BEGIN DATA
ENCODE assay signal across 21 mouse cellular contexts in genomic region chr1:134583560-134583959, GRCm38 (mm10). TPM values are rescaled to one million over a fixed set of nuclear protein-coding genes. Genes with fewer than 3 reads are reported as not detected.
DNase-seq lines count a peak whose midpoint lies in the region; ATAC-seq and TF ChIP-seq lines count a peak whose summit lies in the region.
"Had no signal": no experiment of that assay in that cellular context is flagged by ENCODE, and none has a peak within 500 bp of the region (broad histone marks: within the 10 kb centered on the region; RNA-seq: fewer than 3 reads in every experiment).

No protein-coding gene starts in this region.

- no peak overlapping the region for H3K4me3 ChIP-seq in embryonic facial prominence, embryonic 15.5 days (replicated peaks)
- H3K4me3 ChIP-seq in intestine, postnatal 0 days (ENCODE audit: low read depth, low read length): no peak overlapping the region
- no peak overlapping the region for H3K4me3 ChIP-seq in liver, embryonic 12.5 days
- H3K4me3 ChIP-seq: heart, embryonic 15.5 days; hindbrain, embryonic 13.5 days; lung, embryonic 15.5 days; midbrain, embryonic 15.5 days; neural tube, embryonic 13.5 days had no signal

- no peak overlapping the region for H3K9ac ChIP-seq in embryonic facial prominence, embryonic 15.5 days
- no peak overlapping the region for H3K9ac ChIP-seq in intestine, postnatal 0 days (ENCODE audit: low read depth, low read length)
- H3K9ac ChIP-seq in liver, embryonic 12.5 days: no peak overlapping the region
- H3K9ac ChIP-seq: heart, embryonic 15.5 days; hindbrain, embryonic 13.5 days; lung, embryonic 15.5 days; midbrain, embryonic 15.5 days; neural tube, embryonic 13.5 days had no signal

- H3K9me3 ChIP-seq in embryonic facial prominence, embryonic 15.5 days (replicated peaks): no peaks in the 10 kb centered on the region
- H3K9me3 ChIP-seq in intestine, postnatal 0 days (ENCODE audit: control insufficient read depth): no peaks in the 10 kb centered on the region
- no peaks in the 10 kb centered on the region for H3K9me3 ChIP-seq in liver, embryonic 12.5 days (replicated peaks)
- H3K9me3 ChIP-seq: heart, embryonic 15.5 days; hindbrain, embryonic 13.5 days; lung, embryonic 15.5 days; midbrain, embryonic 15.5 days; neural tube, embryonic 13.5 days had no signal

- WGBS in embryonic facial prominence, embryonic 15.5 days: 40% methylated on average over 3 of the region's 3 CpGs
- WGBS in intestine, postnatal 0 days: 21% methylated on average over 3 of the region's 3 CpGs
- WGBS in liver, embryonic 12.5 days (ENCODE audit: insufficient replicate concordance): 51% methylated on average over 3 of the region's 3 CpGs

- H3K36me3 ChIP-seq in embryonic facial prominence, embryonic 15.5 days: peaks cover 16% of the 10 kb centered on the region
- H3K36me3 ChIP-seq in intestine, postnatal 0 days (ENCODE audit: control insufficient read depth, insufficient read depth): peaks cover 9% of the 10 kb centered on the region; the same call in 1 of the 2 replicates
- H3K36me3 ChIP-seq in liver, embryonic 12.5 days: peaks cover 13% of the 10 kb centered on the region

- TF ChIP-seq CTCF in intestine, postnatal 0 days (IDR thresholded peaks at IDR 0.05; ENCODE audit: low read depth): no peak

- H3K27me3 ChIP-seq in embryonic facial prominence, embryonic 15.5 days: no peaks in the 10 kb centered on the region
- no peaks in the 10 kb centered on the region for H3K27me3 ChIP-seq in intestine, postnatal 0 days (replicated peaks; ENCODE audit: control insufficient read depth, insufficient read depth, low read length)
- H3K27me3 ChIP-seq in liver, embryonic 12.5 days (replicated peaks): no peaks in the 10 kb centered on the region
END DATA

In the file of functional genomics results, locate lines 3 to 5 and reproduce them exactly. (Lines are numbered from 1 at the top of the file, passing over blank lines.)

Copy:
"Had no signal": no experiment of that assay in that cellular context is flagged by ENCODE, and none has a peak within 500 bp of the region (broad histone marks: within the 10 kb centered on the region; RNA-seq: fewer than 3 reads in every experiment).

No protein-coding gene starts in this region.

- no peak overlapping the region for H3K4me3 ChIP-seq in embryonic facial prominence, embryonic 15.5 days (replicated peaks)